"I think we have demonstrated to them that we are a very strong company, and that we intend to expand golf in that area by opening new markets for tourism as well.
"I think one of the problems for Turnberry in the past is that they have been so reliant on the US market for tourism.
"We want to expand the market into the GCC area, Africa and do more in Europe. They understand what we want to do and we want to do everything with the permission and guidance of the South Ayrshire Council."
With R&A, it was a little easier, especially after their historic tie-up with the European Tour.
"We had to convince the R&A that we will be delivering the golf course in premium condition.
"We will be re-doing the public spaces and the hotel before the Open. We will be representing a revitalised Turnberry," said Spencer.
"We can all sit back and pontificate on which has been the best Open venue, but one thing which everyone agrees is that Turnberry is the most spectacular of all venues, certainly from a television audience point of view and in projecting the image of Scotland, and the image of the Open.
"We had to demonstrate to the R&A that we will do our best to provide them with every tool which can help them make this the best possible Open."
On the role played by Greg Norman, Spencer said: "He did have a role to play, but it was more of encouragement. He was kind enough to fly us down to Turnberry in November last year and he wanted to show us certain things that he thought could be improved.
"Greg was the one who said 'C'mon guys! If the numbers make sense, this would be the crown jewel of your international portfolio'.
"He was very encouraging and he stayed in touch throughout the process."
And on the cost of the final deal, Spencer said: "I am unaware of what the other bids were, and quite frankly, in the entire process of buying Turnberry, it is irrelevant how much we paid for it.
"If you look at it, people will say 'Wow! That was an amazing good buy at £55 million!'. The general feeling was that Turnberry would sell for close to a £100 million. And if you look at the price at which Wentworth was brought for, or the price that was paid for The Belfry, Turnberry is almost 50 per cent less.
"Having said that, I don't think any one person or company can own Turnberry… it is such a magical place. It really belongs to the world."
Factors that influenced Leisurecorp's purchase by David Spencer.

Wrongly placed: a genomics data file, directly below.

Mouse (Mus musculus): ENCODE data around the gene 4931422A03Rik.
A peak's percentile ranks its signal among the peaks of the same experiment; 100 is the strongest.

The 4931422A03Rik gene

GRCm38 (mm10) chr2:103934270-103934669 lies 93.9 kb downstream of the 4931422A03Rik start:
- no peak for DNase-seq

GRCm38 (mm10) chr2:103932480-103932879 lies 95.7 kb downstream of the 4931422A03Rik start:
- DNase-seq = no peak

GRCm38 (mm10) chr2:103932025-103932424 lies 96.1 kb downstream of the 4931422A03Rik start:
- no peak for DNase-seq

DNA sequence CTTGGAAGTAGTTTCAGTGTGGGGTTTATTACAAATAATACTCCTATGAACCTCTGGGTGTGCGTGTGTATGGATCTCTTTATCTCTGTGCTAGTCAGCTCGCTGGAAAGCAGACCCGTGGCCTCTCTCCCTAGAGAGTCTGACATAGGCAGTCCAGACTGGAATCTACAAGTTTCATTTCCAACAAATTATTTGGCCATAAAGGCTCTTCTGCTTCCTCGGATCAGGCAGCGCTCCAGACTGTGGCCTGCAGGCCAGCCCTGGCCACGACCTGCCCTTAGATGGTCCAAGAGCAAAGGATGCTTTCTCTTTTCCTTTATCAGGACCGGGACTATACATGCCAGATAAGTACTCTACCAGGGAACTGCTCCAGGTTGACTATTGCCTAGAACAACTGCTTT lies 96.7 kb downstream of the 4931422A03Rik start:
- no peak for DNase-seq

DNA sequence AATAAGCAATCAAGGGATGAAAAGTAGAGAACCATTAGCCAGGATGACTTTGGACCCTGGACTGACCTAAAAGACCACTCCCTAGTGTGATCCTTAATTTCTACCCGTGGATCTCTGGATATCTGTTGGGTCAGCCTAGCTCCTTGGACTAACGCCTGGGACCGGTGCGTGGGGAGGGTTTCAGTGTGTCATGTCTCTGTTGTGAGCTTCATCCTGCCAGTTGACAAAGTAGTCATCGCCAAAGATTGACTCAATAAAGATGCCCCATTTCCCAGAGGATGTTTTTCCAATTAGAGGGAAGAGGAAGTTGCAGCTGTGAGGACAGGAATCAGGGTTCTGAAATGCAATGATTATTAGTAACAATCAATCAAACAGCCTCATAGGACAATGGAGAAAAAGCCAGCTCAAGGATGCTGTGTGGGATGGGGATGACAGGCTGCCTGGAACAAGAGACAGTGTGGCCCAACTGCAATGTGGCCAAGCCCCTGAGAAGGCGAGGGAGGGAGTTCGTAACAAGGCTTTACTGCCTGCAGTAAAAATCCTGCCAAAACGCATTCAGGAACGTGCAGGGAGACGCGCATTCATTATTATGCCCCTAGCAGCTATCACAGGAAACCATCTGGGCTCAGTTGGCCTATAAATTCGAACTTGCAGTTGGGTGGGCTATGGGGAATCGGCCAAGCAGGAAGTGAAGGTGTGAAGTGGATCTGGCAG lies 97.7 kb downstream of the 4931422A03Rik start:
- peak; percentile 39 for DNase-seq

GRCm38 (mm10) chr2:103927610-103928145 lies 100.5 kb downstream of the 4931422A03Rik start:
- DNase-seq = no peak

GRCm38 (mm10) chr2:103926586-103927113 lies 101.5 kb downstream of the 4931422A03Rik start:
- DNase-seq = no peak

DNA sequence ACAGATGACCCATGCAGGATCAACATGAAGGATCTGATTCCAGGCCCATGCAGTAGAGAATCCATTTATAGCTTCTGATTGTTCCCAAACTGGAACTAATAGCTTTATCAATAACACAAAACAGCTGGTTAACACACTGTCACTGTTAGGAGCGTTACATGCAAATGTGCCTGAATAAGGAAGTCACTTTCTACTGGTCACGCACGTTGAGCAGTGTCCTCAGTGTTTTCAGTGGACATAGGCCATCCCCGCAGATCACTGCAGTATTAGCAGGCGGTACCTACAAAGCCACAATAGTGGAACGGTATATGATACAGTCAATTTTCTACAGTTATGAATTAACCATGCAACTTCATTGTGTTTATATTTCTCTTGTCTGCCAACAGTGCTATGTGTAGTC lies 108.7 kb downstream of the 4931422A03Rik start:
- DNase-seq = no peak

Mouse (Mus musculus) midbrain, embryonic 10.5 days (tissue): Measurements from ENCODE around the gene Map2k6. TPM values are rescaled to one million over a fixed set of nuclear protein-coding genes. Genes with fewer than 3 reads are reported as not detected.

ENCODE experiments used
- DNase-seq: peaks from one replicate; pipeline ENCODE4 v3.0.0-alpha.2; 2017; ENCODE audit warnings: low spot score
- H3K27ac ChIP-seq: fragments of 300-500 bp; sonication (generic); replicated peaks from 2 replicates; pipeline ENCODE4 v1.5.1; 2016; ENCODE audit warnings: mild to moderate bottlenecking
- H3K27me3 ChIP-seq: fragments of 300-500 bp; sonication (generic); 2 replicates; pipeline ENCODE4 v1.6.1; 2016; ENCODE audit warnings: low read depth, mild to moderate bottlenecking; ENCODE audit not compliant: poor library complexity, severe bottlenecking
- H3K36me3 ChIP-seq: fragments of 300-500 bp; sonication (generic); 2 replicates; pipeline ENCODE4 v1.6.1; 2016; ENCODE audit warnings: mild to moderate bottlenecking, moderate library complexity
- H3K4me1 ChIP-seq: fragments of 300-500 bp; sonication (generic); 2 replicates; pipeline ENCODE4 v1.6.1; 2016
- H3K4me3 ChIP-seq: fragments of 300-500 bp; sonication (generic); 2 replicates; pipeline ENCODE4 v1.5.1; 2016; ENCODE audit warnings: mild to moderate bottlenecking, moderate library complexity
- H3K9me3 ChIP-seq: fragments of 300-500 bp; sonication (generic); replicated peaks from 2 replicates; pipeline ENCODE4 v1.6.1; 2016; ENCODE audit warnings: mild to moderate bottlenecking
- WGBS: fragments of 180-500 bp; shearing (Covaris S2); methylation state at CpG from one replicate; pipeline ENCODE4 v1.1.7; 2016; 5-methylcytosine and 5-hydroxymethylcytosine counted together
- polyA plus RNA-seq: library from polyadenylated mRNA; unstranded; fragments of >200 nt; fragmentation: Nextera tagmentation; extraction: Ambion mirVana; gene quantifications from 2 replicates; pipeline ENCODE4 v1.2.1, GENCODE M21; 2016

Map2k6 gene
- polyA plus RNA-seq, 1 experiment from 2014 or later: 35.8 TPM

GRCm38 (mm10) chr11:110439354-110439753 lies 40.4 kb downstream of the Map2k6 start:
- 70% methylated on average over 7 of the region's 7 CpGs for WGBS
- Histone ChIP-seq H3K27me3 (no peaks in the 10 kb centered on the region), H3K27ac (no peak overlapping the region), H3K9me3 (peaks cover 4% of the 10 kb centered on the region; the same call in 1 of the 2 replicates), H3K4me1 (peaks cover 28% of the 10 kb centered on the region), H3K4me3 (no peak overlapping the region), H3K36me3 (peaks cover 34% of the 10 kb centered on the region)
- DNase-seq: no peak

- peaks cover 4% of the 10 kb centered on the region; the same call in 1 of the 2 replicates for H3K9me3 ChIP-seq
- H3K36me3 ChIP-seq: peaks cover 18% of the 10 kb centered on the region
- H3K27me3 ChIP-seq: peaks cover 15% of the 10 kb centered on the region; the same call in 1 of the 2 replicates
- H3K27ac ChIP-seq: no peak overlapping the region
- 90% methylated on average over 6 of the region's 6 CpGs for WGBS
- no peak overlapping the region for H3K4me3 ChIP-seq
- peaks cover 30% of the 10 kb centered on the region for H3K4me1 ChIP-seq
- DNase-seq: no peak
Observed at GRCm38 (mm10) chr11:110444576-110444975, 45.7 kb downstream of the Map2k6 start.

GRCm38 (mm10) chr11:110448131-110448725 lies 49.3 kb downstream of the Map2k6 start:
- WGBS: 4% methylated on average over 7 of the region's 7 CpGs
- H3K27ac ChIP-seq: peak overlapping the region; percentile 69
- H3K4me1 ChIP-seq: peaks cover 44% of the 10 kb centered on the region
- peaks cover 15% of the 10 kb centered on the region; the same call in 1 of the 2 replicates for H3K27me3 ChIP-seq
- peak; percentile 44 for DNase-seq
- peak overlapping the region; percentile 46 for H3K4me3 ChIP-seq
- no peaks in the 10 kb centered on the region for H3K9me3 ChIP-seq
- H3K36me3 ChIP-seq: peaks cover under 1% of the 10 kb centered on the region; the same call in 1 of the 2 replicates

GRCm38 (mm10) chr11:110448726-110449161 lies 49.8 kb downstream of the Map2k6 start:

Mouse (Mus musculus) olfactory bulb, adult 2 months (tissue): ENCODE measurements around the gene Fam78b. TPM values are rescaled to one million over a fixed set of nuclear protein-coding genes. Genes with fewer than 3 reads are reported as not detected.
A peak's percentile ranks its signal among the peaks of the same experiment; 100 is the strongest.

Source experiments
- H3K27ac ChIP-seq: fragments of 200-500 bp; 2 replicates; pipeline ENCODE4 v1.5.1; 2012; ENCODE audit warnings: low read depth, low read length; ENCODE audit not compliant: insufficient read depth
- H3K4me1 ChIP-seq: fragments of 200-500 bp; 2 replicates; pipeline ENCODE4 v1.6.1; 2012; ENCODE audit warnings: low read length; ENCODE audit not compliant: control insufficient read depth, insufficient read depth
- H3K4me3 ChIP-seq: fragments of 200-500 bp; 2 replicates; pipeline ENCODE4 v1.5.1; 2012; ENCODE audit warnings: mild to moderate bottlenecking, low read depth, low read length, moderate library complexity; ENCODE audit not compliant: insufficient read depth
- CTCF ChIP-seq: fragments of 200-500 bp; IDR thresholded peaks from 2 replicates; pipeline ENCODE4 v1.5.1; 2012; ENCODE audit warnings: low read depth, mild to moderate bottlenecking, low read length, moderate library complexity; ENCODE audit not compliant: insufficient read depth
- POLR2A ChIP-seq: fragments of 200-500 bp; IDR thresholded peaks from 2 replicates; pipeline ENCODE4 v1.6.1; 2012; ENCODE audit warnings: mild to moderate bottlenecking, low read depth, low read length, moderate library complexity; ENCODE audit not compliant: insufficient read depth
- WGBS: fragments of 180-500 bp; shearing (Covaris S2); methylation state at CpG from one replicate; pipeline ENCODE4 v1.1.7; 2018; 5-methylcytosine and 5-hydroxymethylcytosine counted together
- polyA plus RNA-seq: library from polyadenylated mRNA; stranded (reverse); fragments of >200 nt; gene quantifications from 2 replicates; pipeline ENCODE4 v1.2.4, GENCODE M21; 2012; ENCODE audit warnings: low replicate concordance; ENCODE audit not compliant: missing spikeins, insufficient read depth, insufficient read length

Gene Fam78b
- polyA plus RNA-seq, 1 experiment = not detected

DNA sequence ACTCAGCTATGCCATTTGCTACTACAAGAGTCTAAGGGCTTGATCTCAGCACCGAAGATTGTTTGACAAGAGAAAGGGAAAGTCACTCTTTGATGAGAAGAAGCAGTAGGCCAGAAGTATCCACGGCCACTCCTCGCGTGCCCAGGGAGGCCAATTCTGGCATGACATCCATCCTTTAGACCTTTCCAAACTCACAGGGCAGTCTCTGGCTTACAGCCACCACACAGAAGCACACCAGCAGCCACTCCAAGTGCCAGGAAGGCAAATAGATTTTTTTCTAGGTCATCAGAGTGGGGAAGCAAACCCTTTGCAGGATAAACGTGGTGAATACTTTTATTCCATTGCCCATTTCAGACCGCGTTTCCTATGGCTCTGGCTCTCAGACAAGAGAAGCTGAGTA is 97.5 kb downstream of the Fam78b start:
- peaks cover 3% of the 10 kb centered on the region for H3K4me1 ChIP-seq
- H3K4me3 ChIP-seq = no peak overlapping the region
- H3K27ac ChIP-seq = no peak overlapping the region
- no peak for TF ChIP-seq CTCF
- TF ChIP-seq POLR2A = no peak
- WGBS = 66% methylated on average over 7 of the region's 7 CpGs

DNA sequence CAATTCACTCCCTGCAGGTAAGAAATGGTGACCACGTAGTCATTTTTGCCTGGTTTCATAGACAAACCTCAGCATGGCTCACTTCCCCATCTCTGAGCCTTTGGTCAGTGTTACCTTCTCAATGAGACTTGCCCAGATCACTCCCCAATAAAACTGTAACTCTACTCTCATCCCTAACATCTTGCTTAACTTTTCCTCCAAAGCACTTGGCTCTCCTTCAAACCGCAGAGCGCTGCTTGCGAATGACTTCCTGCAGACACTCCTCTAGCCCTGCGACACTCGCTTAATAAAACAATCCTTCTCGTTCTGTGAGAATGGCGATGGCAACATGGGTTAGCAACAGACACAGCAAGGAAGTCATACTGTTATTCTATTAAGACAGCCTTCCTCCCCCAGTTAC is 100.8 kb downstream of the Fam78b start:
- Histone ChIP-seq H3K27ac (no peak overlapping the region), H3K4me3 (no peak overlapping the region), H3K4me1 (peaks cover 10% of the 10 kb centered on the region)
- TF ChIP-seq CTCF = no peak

Our aspiration is to become a very high-end, bespoke, luxury golf developer based in the world's most dynamic city, Dubai, but with a global footprint. When we look to acquire a new property, first of all we have a pretty strong check list and, secondly, we stick to that, although we do have a certain amount of flexibility.
By Joy Chakravarty - Business24-7.ae
'WORLD'S BEST' POTENTIAL: We only focus on investments in assets that have the potential to stand out on a world stage. For example, our residential golf communities are based around courses which host major international tournaments. We are not interested in second-level assets – they have to have that top-grade potential.
REAL ESTATE OPPORTUNITIES: The increasingly competitive international real estate market has long since recognised the 'added value' to be obtained from real estate developments with integral golf course facilities. International experience proves that real estate and tourism development centred on leisure facilities, especially golf courses, offer exciting investment opportunities and without doubt provide the highest rate of return on capital investment. There is massive unsatisfied demand for golf courses and facilities. Today, a new course means a new residential development, because that's the proven model.
GEOGRAPHICAL LOCATION: Geographically, we like Europe, the Middle East and Africa for several reasons, but that's not to say we might not look elsewhere. There are some land bank opportunities in the United States, where it's good buying at the moment. But from a golf developer's point of view, Europe, the Middle East and Africa is where our focus is at the moment. The shift of focus in golf has moved from America, not just because of economic circumstances, but through a lot of hard work. I think Europe, and the Middle East and Africa should be very proud of what they have achieved to date in the golf industry. It's been an exciting few years.
INCOME STREAM OPPORTUNITIES: We differentiate ourselves from most other golf developers in that we are very, very keen to keep the amenities. We don't want to sell off the amenities, and we want to keep as many possible income streams that we can at each of the developments. So, you'll find that we like a mix of properties under construction and ones with development potential. In all our potential acquisitions, we are looking for income stream opportunities.